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From The Hurt Locker to Capitol Hill From The Hurt Locker to Capitol Hill

From The Hurt Locker to Capitol Hill

by Justin Constantine

February 7, 2010

The Hurt Locker was good, but will our real soldiers get an award?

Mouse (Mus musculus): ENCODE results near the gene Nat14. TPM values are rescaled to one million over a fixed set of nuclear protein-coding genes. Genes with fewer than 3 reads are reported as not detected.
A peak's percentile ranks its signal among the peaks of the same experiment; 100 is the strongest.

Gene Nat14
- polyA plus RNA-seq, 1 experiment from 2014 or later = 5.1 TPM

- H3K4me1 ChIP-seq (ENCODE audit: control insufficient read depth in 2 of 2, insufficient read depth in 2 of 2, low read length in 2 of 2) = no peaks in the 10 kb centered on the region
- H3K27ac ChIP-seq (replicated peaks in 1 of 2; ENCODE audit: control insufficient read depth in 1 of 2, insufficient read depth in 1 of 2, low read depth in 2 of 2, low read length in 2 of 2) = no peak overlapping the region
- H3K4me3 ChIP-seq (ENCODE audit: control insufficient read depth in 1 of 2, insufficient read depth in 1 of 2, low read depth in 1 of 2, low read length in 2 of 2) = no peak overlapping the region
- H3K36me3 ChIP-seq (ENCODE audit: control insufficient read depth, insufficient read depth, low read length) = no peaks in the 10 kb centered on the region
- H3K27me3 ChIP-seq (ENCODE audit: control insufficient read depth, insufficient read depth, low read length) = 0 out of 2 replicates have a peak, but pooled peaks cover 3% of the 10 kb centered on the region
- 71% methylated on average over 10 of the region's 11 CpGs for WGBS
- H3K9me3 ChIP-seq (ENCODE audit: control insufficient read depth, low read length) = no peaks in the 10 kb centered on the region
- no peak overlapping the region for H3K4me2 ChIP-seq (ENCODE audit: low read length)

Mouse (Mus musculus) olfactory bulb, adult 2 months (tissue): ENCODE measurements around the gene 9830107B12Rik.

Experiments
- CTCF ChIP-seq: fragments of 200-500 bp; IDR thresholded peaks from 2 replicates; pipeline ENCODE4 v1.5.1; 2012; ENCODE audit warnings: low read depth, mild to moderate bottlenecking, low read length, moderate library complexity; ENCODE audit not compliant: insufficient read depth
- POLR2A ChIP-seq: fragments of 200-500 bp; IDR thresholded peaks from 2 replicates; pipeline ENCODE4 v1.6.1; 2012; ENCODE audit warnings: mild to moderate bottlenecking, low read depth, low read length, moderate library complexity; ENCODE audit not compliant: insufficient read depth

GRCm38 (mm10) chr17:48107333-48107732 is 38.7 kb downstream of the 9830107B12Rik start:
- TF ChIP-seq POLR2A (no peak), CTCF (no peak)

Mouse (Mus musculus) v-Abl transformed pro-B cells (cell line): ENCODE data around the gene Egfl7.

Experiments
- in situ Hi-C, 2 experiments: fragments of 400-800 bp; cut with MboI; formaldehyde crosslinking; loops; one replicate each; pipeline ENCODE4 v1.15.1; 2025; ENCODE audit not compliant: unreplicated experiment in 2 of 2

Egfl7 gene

The Academy Awards wouldn't be the same without a dark horse candidate for Picture of the Year. This year's unexpected hotshot: The Hurt Locker, a thriller of a drama that follows three members of an Army Explosive Ordinance Disposal squad in Iraq. Few military jobs are so dangerous, and the movie does our soldiers great justice in portraying the difficulties they face.Fortunately, Hollywood isn't the only town picking up on this story. So is Washington. Jerry McNerney, a Democratic Congressman from California, recently introduced legislation that would increase combat and hazardous duty pays. In today's conflicts, our service members deploy several times, spending long periods of time separated from their families, exposed to an unseen and elusive enemy. They more than deserve a few extra bucks.When I arrived in Al-Anbar Province in September 2006, the operational tempo was extremely high. As a Marine I had been trained to expect that, but the pace and amount of direct action with our enemy was still astonishing. I was only there for six weeks before being sent home on a Medevac. Two weeks after I arrived one of our convoy vehicles was hit by an IED. Two weeks after that I was almost blown up by an IED. Two weeks after that I was shot in the head by a sniper.After I was shot, a private nonprofit organization, the Injured Marine Semper Fi Fund, paid for my wife's plane ticket to be with me at the National Naval Medical Center in Bethesda, Maryland. My family only lived 45 minutes away from the hospital, so they could visit regularly. A young friend of mine, a corpsman who had been shot through the face, was not so lucky. His mother rarely visited. She couldn't afford to take the time off and travel from three states away.To make such stories history, Congressman McNerney has proposed an increase in the family separation allowance from $250 per month to $450. The family separation allowance is intended to help the families of military members who are separated from their dependents for more than 30 days, and compensate them for the added household expenses due to that separation.Imagine how difficult your life would be, and how much more money you would have to spend, if your husband or wife left home for seven to 15 months at a time. Would you have to pay more often for babysitters, lawn services, and prepared food? Would you have to take extra time off from work to do all those things that usually take two?Now imagine the stress on you and the rest of your family if your spouse wasn't just gone from home, but in Iraq or Afghanistan, and you spent every day scared to death of a phone call. Or imagine yourself as the deployed service member, trying to focus on the mission in front of you, worrying from afar if your family has enough money to pay for food, rent, and utilities. Isn't it worth $200 more per month to help alleviate the psychological and physical stress, heartache, lack of sleep, and the cost of a missing spouse and parent?This nation has dedicated tremendous resources to taking care of our service members through advances in armor, medical treatments, and a focus on a successful transition to the private sector at the end of a military career. We now need to show a renewed dedication to the individual service members while they are in harm's way, far from their loved ones. Money can't buy happiness, but it can help a military family avoid crippling debt during a deployment.Besides, these types of pay have not been raised in years. Most federal employees receive annual pay raises. Members of Congress certainly do. Surely our country's service members deserve the same.You want to see how rough a deployment can be? Watch The Hurt Locker. Pay attention to the Spartan living conditions; the incredible work schedule; and the sand that gets in every crack, crevice, hole, and container.  Notice the constant vigilance that's required of the soldiers-a type of vigilance that often has adverse psychological effects further down the line. And if all those IEDs in the movie make you anxious, imagine what it's like in real life.Justin Constantine is a Fellow with the Truman National Security Project and the Founder of Iraq and Back
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